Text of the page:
Neanderthals ornamental use of eagle talons in the Iberian Peninsula
Eagle talons are often regarded as the earliest items used to make jewellery by Neanderthals, a practice seemingly common in Southern Europe between 120,000 and 40,000 years ago. Now, for the first time, researchers have found evidence of the ornamental use of eagle talons in the Iberian Peninsula, in the cave site of Foradada in Calafell. An article published in the journal Science Advances describes the findings, led by Antonio Rodríguez-Hidalgo, researcher at the Institute of Evolution in Africa (IDEA).
The interest in these findings lies in the fact that it is the most modern piece of its kind so far found and the first to be found in the Iberian Peninsula. This circumstance widens the temporary and geographical limits that were estimated for this kind of Neanderthal ornaments. The find has been described as “the last necklace made by the Neanderthals”, according to Antonio Rodríguez-Hidalgo.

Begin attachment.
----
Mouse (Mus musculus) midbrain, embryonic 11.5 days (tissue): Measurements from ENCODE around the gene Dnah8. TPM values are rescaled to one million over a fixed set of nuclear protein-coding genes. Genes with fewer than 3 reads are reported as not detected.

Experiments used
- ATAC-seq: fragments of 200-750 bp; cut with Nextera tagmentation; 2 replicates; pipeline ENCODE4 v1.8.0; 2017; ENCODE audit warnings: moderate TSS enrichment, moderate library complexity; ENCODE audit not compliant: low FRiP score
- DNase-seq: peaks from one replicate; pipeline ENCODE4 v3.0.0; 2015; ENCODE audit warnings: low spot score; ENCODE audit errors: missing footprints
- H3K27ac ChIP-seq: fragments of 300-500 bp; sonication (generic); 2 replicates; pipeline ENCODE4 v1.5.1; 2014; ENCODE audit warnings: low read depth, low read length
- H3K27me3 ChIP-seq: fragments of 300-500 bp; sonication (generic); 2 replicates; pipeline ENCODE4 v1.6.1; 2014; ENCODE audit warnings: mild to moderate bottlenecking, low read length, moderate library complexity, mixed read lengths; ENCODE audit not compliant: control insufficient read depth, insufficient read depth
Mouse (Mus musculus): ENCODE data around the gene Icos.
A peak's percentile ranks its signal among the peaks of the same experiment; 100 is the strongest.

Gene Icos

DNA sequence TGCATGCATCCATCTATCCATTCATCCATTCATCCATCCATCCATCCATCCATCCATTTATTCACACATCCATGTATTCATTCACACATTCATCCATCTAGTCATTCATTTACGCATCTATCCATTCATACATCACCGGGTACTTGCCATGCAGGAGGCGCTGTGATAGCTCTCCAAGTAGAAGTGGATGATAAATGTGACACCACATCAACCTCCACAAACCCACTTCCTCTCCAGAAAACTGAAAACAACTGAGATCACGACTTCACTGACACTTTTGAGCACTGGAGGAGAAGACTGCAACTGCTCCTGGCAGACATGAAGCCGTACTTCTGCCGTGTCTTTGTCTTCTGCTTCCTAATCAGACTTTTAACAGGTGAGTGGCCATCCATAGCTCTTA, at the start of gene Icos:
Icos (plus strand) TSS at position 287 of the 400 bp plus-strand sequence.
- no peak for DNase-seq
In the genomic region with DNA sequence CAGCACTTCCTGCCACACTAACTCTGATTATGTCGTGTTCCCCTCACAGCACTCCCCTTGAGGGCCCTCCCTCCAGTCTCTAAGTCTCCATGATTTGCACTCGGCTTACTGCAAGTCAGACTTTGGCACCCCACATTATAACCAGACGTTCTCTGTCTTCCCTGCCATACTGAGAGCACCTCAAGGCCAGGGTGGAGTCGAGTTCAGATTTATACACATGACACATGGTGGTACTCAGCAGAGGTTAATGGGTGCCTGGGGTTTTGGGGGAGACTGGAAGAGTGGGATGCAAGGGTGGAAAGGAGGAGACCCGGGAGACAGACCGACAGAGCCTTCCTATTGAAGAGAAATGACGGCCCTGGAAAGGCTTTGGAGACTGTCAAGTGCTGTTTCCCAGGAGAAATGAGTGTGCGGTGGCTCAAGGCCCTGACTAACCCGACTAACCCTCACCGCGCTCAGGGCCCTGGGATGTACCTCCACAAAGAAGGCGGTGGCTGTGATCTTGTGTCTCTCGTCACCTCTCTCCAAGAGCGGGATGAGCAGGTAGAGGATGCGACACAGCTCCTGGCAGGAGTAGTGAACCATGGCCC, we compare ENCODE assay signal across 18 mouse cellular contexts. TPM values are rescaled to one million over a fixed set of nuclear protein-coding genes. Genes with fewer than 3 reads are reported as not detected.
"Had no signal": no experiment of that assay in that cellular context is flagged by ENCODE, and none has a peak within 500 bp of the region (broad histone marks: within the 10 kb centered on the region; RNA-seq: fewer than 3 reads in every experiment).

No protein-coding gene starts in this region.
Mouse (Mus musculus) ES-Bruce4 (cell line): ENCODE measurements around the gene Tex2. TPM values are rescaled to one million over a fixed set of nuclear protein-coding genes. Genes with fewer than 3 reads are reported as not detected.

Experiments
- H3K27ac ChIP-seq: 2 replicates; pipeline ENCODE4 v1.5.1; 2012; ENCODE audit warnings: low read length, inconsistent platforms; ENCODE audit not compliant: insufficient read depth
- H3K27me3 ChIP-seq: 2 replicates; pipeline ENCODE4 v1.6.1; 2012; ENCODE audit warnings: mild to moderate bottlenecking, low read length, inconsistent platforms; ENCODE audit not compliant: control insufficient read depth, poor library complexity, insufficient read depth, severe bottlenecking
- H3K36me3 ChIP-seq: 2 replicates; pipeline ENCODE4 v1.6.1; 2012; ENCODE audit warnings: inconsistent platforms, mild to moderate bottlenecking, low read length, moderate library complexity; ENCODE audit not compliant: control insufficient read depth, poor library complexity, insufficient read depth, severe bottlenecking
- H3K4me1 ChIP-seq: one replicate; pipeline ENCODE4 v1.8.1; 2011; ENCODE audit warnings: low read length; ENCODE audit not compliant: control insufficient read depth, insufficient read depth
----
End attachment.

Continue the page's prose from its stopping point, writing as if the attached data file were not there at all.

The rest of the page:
“Neanderthals used eagle talons as symbolic elements, probably as necklace pendants, from the beginnings of the mid Palaeolithic”, notes Antonio Rodríguez-Hidalgo.
The bones are from a Spanish Imperial Eagle (Aquila Adalberti), and date to more than 39,000 years ago, with marks showing these were used to take the talons off. The characteristics of these marks, and comparisons with different prehistorical sites, led the researchers to determine that the animal was not manipulated for consumption but for symbolic reasons.
The findings belong to the châtelperronian culture, typical from the last Neanderthals that lived in Europe, and coincide roughly with when they would have first interacted with Homo sapiens. It has even been suggested by Juan Ignacio Morales, one of the authors on this research, that this use of eagle talons as ornaments could have been a cultural transmission from the Neanderthals to humans, who adopted this practice after reaching Europe.